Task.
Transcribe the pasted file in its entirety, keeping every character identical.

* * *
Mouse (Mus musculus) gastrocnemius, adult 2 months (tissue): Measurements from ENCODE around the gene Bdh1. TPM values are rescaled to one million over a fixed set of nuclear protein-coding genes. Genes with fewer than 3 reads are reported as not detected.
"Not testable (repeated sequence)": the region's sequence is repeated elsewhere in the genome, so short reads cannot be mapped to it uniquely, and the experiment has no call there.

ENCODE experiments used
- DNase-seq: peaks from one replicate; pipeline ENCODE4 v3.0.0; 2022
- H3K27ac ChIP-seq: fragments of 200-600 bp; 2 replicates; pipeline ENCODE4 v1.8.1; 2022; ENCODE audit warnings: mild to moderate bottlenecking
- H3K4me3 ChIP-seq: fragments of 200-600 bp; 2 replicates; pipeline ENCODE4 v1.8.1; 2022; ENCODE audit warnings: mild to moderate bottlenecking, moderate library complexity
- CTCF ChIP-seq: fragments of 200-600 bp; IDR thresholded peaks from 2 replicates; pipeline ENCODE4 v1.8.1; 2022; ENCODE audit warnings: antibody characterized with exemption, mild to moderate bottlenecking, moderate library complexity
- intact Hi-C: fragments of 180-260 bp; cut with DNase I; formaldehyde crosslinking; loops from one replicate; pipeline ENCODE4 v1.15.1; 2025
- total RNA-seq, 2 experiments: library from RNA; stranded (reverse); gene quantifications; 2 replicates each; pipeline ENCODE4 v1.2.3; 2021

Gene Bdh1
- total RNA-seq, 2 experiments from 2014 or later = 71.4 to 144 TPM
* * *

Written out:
Mouse (Mus musculus) gastrocnemius, adult 2 months (tissue): Measurements from ENCODE around the gene Bdh1. TPM values are rescaled to one million over a fixed set of nuclear protein-coding genes. Genes with fewer than 3 reads are reported as not detected.
"Not testable (repeated sequence)": the region's sequence is repeated elsewhere in the genome, so short reads cannot be mapped to it uniquely, and the experiment has no call there.

ENCODE experiments used
- DNase-seq: peaks from one replicate; pipeline ENCODE4 v3.0.0; 2022
- H3K27ac ChIP-seq: fragments of 200-600 bp; 2 replicates; pipeline ENCODE4 v1.8.1; 2022; ENCODE audit warnings: mild to moderate bottlenecking
- H3K4me3 ChIP-seq: fragments of 200-600 bp; 2 replicates; pipeline ENCODE4 v1.8.1; 2022; ENCODE audit warnings: mild to moderate bottlenecking, moderate library complexity
- CTCF ChIP-seq: fragments of 200-600 bp; IDR thresholded peaks from 2 replicates; pipeline ENCODE4 v1.8.1; 2022; ENCODE audit warnings: antibody characterized with exemption, mild to moderate bottlenecking, moderate library complexity
- intact Hi-C: fragments of 180-260 bp; cut with DNase I; formaldehyde crosslinking; loops from one replicate; pipeline ENCODE4 v1.15.1; 2025
- total RNA-seq, 2 experiments: library from RNA; stranded (reverse); gene quantifications; 2 replicates each; pipeline ENCODE4 v1.2.3; 2021

Gene Bdh1
- total RNA-seq, 2 experiments from 2014 or later = 71.4 to 144 TPM